ESTCOURT, Sir William, 3rd Bt. (1654-84), of Long Newnton, Glos.
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Family and Education
b. 16 May 1654, 3rd but 2nd surv. s. of Sir Giles Estcourt, 1st Bt.† (d.1668), of Long Newnton by Anne, da. of Sir Robert Mordaunt, 2nd Bt., of Massingham Parva, Norf. educ. L. Inn 1676. unm. suc. bro. as 3rd Bt. 1675.1
Commr. for assessment, Wilts. 1677-9, j.p. 1679-d.
Estcourt was the third cousin of Thomas Estcourt. His father, created a baronet in 1622, sat for Cirencester in 1628. He seems to have been in arms against the Parliament and was taken prisoner at the fall of Bath, but apparently neither compounded nor paid the £1,000 at which he was assessed by the committee for the advance of money.2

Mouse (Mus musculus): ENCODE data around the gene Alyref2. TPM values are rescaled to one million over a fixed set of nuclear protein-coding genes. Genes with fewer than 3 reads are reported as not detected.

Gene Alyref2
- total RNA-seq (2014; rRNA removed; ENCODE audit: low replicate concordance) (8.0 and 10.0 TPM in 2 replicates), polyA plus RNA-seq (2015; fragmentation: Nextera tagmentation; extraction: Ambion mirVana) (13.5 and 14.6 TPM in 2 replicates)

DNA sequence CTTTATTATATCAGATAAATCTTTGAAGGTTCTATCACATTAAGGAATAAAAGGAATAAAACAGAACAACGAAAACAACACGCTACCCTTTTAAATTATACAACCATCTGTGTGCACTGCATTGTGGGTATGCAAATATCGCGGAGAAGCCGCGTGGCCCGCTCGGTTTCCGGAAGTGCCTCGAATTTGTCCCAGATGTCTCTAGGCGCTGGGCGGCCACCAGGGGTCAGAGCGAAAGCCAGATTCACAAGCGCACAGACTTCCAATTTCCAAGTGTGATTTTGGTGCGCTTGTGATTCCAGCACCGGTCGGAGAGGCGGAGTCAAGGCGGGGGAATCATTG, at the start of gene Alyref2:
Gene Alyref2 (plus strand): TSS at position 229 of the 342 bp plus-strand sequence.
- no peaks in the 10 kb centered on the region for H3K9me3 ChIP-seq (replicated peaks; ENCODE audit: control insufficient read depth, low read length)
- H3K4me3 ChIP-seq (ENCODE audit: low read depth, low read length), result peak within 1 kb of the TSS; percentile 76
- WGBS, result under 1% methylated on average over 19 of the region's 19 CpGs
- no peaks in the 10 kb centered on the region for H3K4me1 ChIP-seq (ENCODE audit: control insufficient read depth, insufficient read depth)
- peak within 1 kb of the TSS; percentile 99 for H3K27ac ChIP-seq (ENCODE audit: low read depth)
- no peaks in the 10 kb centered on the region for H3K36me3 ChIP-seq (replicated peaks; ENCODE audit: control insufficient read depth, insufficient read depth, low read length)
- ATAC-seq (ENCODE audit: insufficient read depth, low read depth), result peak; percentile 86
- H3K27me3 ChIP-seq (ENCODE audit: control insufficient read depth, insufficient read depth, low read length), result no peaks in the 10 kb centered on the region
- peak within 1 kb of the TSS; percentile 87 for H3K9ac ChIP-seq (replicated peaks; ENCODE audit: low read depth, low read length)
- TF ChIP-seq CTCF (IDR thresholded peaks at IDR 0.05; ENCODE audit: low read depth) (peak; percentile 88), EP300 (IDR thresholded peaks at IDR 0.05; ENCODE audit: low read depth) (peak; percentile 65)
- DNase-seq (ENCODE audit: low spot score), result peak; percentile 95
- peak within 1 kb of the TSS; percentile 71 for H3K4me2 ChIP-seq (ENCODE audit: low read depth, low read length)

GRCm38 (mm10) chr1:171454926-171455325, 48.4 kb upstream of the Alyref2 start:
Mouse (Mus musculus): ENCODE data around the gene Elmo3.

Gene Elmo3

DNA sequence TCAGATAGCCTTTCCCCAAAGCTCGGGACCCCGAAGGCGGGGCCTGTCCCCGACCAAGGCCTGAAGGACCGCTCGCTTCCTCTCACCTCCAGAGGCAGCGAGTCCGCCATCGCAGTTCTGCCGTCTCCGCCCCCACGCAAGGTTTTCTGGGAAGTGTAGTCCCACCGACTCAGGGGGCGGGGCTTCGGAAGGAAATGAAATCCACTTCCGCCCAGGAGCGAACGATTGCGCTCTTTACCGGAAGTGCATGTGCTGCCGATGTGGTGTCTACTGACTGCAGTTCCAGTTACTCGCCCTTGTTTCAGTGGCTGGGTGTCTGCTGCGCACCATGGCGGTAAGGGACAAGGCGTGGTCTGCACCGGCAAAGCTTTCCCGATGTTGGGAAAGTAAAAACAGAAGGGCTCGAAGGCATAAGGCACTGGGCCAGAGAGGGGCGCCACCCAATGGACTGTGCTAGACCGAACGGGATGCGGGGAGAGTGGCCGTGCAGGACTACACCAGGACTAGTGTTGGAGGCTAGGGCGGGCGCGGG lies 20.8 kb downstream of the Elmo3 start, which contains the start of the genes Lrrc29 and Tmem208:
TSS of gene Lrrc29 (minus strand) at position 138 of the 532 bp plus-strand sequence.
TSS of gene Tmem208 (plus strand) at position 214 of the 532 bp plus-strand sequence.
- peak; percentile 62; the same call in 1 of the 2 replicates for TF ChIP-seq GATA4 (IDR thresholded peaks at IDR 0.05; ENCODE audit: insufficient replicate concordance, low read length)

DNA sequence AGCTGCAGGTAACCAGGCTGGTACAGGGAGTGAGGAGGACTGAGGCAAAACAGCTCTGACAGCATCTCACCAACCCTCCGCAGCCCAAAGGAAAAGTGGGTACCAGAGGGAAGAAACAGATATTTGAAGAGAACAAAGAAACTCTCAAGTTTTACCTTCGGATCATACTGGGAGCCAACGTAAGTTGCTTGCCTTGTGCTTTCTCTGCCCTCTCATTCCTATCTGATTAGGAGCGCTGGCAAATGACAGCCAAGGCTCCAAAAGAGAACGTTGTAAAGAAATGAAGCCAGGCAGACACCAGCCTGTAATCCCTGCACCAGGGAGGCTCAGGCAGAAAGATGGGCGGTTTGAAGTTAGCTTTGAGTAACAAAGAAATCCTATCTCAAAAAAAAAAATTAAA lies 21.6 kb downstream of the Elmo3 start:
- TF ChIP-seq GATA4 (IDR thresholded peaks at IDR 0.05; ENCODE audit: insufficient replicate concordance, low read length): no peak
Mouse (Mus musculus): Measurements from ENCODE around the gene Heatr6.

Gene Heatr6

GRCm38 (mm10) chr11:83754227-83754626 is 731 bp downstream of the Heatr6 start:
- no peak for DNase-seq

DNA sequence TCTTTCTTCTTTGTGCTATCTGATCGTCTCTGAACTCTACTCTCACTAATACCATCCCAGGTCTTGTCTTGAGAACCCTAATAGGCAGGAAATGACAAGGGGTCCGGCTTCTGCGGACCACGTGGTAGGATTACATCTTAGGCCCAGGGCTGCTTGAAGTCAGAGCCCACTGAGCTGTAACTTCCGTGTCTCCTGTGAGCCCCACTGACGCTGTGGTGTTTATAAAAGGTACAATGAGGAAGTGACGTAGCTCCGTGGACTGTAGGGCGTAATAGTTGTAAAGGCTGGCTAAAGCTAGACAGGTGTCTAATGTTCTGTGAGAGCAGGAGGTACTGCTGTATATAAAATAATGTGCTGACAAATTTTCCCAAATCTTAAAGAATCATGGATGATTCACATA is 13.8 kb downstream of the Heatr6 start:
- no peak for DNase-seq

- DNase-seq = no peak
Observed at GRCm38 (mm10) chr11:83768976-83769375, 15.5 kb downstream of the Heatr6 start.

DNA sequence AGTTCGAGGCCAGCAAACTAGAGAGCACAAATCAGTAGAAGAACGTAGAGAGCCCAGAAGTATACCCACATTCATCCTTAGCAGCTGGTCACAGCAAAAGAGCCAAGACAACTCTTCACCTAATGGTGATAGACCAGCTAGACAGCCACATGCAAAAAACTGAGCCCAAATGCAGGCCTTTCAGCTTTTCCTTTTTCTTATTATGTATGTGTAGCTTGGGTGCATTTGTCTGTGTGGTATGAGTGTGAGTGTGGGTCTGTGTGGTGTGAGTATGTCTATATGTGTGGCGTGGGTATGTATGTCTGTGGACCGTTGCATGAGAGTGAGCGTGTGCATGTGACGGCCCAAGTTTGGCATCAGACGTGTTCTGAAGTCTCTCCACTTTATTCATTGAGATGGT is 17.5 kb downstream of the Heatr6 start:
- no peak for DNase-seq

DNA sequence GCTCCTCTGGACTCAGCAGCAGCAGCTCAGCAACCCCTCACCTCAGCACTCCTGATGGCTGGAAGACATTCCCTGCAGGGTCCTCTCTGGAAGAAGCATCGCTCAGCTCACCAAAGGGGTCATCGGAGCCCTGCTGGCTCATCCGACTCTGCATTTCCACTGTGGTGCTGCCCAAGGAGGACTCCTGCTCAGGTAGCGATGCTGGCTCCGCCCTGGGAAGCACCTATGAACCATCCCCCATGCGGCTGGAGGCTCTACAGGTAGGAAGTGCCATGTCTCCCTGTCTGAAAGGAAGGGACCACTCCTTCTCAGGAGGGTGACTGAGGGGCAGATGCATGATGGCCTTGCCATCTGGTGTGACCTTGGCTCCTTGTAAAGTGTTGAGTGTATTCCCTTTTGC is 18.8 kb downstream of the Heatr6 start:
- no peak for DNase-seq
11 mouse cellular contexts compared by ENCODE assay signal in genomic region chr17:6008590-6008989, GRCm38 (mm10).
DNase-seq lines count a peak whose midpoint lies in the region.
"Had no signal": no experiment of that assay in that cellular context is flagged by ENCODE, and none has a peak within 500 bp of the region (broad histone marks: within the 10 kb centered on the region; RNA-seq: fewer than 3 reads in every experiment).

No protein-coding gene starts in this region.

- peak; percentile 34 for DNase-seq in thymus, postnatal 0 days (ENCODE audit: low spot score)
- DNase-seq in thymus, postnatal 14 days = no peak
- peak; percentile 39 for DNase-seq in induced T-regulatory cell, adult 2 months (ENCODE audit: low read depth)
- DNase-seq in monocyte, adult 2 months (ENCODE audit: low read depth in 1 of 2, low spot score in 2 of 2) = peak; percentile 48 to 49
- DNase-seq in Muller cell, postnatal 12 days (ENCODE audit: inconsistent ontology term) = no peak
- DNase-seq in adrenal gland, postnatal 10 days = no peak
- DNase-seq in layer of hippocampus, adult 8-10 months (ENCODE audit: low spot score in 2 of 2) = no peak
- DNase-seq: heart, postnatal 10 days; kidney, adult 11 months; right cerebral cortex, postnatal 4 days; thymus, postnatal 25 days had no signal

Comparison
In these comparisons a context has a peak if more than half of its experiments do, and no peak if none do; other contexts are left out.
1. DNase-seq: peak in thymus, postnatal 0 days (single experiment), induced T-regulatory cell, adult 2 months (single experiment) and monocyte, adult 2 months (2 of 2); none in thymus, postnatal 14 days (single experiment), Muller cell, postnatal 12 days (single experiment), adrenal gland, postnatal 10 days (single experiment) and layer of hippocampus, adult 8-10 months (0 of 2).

Estcourt succeeded to the title when his elder brother was killed in a duel in Italy. He replaced his cousin in the Exclusion Parliaments as Member for Malmesbury, a borough some three miles from Long Newnton. Shaftesbury marked him ‘doubtful’. He was a moderately active Member in 1679, when he was named to seven committees, of which the most important were on the bills for regulating elections, amending habeas corpus, and providing security against Popery. He was not recorded as speaking, and was absent from the division on the first exclusion bill. He was again moderately active in the second Exclusion Parliament with eight committees, including those for the bills to regulate elections (26 Oct. 1680) and to prohibit the import of Irish cattle (3 Nov.). In the Oxford Parliament he was named only to the committee of elections and privileges. As he survived the purge of the commissions of the peace he probably opposed exclusion. He served as foreman of the jury which acquitted Edward Nosworthy II in November 1684. At the celebration which followed at the Globe tavern in Fleet Street, an altercation broke out after ‘a discourse arose about leaping horses’ between Henry St. John and Francis Stonehouse. Politics is unlikely to have played any part, since Estcourt was run through both by the Whig St. John, and the Tory Edmund Webb. The last of his family, his death, according to Morrice, was ‘very much bewailed’. The murderers were pardoned, probably because of Webb’s signal loyalty ‘in turbulent and staggering times’.3